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In organic life, the simplest genetic change is a ``point mutation'', in which a single nucleic acid in the genetic code is replaced by one of the three other nucleic acids. This can cause an amino acid substitution in the protein coded by the gene. The nucleic acid replacement can be caused by an error in the replication of the DNA molecule, or it can be caused by the effects of radiation or mutagenic chemicals.

In the digital medium, a comparably simple genetic change can result from a bit flip in the memory, where a one is replaced by a zero, or a zero is replaced by a one. These bit flips can be introduced in a variety of ways that are analogous to the various natural causes of mutation. In any case, the bit flips must be introduced at a low to moderate frequency, as high frequencies of mutation prevent the replication of genetic information, and lead to the death of the system [74].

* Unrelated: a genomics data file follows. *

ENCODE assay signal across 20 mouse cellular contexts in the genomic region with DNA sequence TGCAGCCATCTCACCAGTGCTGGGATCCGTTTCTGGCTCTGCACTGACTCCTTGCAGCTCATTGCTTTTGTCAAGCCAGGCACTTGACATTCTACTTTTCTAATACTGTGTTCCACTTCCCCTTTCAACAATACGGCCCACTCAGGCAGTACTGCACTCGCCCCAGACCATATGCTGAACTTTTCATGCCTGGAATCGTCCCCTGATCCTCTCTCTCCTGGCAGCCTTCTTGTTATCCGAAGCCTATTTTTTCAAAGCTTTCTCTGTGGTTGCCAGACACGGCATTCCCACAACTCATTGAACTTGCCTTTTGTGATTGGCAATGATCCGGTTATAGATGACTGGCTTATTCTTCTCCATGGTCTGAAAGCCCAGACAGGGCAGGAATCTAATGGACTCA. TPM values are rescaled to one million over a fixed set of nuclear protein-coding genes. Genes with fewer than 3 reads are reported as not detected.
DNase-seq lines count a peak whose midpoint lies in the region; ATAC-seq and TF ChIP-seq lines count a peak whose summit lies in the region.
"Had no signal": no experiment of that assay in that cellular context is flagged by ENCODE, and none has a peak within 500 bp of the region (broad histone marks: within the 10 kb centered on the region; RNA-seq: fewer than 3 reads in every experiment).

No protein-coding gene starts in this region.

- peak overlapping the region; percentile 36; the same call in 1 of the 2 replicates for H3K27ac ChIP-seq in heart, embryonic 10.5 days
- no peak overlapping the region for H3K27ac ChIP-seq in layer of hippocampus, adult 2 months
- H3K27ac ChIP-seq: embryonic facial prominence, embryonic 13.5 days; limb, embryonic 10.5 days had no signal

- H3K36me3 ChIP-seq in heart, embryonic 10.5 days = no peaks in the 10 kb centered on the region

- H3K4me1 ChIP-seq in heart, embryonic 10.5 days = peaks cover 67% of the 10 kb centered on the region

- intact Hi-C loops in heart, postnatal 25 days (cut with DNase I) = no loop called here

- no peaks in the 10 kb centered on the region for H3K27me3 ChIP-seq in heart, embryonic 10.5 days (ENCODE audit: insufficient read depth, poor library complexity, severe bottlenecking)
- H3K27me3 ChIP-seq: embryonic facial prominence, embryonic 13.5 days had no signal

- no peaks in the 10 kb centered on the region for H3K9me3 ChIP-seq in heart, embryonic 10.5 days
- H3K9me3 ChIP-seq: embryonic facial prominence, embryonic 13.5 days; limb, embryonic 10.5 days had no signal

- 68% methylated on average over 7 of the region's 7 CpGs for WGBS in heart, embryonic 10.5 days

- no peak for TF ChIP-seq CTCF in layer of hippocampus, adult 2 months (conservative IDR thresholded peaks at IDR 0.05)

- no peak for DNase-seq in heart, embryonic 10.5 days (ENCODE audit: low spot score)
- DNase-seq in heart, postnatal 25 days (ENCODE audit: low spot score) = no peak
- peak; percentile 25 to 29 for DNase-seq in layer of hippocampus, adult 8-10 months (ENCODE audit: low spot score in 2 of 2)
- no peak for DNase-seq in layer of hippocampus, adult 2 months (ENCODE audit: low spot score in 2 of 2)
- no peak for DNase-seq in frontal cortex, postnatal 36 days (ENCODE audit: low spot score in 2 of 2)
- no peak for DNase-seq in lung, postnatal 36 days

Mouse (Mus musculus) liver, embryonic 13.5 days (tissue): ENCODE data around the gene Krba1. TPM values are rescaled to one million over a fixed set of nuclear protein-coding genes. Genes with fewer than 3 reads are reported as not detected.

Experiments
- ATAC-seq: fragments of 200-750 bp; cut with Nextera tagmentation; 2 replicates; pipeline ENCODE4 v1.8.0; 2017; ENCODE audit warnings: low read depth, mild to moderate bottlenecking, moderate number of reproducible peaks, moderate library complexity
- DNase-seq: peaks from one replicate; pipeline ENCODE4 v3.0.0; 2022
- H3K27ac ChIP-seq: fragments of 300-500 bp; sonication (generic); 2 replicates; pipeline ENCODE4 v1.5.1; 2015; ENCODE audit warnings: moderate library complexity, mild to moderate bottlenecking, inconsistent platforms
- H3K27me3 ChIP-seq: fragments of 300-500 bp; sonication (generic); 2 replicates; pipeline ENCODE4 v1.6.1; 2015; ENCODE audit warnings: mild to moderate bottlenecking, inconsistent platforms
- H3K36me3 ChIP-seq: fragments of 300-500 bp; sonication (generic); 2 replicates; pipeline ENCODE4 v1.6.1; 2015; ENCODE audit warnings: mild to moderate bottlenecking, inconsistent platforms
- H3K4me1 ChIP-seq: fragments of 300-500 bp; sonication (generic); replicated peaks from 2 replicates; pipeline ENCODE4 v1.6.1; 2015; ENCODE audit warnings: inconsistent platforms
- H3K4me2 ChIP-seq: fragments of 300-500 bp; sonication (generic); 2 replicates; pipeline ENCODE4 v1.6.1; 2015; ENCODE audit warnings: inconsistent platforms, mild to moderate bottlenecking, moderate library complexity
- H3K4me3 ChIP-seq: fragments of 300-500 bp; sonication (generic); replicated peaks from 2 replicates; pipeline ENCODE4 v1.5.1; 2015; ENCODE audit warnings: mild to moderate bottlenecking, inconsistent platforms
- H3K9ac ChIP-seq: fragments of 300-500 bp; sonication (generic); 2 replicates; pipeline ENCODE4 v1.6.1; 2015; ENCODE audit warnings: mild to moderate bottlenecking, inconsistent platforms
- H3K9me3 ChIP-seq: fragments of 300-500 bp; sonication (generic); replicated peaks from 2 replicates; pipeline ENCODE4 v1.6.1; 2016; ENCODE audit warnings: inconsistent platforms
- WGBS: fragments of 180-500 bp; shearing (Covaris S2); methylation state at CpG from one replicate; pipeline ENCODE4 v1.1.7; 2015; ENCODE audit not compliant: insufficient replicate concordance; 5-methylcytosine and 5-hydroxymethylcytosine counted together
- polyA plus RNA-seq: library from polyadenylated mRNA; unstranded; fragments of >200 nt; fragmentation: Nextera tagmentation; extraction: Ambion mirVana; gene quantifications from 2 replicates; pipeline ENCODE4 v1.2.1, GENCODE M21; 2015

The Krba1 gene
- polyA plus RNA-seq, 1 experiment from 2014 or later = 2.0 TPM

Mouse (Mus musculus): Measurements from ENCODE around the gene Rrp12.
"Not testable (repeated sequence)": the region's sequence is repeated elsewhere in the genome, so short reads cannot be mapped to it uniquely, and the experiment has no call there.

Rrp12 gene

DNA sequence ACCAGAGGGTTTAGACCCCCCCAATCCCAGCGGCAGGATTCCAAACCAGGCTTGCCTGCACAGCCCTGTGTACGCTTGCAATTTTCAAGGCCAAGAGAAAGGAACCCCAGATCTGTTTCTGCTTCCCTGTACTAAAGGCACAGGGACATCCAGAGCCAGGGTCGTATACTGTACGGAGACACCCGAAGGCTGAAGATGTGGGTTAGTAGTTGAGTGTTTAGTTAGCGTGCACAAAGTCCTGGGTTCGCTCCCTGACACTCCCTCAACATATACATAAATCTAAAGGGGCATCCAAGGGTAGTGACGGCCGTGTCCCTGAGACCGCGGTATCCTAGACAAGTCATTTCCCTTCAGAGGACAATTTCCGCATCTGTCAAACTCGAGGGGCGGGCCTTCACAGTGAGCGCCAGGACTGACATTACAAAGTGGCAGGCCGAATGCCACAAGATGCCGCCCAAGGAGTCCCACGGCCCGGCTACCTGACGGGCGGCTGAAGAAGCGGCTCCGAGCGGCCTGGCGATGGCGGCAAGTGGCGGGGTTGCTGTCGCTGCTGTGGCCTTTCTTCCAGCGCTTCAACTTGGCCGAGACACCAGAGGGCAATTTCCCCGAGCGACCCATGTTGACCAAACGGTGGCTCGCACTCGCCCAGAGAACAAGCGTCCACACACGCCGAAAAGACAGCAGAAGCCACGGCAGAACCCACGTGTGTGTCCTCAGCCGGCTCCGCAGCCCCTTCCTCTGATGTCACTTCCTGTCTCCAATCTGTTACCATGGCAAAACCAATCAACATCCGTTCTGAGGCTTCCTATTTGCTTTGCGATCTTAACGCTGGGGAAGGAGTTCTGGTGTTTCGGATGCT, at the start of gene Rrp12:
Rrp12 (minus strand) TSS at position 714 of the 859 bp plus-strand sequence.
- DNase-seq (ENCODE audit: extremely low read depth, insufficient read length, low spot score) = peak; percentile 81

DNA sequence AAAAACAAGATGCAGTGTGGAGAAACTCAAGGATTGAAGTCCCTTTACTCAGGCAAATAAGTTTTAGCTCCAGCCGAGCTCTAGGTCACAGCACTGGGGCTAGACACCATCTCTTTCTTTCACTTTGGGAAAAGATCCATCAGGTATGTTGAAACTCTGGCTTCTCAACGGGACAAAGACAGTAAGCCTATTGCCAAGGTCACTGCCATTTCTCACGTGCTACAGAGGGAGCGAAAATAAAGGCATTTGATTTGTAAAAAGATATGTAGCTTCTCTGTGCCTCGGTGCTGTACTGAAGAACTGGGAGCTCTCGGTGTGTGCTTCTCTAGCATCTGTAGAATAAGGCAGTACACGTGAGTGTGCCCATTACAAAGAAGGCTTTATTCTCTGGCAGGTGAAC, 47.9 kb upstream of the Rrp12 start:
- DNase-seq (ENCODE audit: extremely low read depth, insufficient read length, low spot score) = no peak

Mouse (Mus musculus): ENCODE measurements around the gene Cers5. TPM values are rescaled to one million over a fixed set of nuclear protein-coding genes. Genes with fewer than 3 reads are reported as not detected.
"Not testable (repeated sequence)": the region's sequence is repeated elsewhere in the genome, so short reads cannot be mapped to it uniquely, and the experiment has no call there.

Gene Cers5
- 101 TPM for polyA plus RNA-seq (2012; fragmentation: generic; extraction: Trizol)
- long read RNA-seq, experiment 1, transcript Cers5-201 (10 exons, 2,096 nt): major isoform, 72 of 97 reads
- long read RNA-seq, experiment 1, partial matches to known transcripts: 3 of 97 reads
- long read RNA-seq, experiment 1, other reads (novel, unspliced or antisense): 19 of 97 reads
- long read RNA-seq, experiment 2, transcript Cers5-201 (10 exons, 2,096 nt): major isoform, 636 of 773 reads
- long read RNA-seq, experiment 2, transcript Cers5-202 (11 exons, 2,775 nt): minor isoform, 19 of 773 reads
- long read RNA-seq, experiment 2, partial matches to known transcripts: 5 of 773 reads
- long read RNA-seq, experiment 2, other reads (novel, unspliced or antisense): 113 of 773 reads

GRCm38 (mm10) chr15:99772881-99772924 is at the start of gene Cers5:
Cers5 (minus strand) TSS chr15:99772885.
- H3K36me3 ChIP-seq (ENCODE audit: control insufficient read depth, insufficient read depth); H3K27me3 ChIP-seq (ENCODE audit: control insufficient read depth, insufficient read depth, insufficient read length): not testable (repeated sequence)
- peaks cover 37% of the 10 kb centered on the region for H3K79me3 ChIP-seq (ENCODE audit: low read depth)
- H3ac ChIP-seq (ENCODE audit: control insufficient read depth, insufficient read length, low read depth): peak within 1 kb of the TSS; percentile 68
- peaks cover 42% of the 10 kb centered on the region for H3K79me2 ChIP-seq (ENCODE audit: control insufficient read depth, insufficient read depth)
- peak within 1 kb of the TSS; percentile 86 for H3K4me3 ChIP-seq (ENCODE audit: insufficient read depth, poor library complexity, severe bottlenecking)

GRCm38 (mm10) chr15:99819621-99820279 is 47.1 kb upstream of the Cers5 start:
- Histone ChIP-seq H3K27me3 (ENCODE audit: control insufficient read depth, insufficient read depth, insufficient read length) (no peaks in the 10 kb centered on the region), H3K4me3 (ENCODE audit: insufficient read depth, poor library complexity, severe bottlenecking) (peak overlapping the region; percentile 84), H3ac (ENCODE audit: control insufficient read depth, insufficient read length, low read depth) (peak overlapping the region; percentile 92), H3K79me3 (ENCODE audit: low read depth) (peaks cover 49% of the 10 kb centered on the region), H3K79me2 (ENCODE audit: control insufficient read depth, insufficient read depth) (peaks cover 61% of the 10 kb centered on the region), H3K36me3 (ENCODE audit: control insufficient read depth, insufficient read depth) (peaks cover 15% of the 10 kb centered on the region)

Bit flips may be introduced at random anywhere in memory, where they may or may not hit memory actually occupied by digital organisms. This could be thought of as analogous to cosmic rays falling at random and disturbing molecules which may or may not be biological in nature. Bit flips may also be introduced when information is copied in the memory, which could be analogous to the replication errors of DNA. Alternatively, bit flips could be introduced in memory as it is accessed, either as data or executable code. This could be thought of as damage due to ``wear and tear''.

Thomas S.Ray
Thu Aug 3 13:59:36 JST 1995